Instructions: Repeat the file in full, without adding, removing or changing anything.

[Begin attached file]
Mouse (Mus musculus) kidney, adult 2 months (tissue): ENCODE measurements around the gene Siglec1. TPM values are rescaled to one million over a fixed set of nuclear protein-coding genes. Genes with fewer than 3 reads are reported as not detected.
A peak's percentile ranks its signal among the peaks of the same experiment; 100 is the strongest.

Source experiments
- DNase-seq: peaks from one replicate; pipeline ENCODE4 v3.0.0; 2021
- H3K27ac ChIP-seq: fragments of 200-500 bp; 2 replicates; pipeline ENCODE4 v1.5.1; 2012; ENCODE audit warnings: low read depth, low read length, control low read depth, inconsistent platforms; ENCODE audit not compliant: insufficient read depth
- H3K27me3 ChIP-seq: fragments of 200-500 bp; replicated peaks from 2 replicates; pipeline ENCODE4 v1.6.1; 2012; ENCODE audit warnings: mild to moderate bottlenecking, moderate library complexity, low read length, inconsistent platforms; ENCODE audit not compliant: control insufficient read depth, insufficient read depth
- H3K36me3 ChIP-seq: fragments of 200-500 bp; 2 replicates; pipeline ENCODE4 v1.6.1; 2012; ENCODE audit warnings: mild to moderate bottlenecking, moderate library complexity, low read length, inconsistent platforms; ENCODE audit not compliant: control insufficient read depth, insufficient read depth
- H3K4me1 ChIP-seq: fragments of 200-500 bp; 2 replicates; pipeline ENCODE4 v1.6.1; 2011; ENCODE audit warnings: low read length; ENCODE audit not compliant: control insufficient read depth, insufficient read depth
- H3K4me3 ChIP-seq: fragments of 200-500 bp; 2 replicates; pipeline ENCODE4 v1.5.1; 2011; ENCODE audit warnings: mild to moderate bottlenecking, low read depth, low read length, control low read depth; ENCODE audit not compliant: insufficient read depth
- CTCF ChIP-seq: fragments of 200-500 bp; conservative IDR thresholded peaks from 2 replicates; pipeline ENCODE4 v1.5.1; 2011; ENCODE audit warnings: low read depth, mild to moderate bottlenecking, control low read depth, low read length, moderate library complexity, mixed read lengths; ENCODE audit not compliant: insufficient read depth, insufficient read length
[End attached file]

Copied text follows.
Mouse (Mus musculus) kidney, adult 2 months (tissue): ENCODE measurements around the gene Siglec1. TPM values are rescaled to one million over a fixed set of nuclear protein-coding genes. Genes with fewer than 3 reads are reported as not detected.
A peak's percentile ranks its signal among the peaks of the same experiment; 100 is the strongest.

Source experiments
- DNase-seq: peaks from one replicate; pipeline ENCODE4 v3.0.0; 2021
- H3K27ac ChIP-seq: fragments of 200-500 bp; 2 replicates; pipeline ENCODE4 v1.5.1; 2012; ENCODE audit warnings: low read depth, low read length, control low read depth, inconsistent platforms; ENCODE audit not compliant: insufficient read depth
- H3K27me3 ChIP-seq: fragments of 200-500 bp; replicated peaks from 2 replicates; pipeline ENCODE4 v1.6.1; 2012; ENCODE audit warnings: mild to moderate bottlenecking, moderate library complexity, low read length, inconsistent platforms; ENCODE audit not compliant: control insufficient read depth, insufficient read depth
- H3K36me3 ChIP-seq: fragments of 200-500 bp; 2 replicates; pipeline ENCODE4 v1.6.1; 2012; ENCODE audit warnings: mild to moderate bottlenecking, moderate library complexity, low read length, inconsistent platforms; ENCODE audit not compliant: control insufficient read depth, insufficient read depth
- H3K4me1 ChIP-seq: fragments of 200-500 bp; 2 replicates; pipeline ENCODE4 v1.6.1; 2011; ENCODE audit warnings: low read length; ENCODE audit not compliant: control insufficient read depth, insufficient read depth
- H3K4me3 ChIP-seq: fragments of 200-500 bp; 2 replicates; pipeline ENCODE4 v1.5.1; 2011; ENCODE audit warnings: mild to moderate bottlenecking, low read depth, low read length, control low read depth; ENCODE audit not compliant: insufficient read depth
- CTCF ChIP-seq: fragments of 200-500 bp; conservative IDR thresholded peaks from 2 replicates; pipeline ENCODE4 v1.5.1; 2011; ENCODE audit warnings: low read depth, mild to moderate bottlenecking, control low read depth, low read length, moderate library complexity, mixed read lengths; ENCODE audit not compliant: insufficient read depth, insufficient read length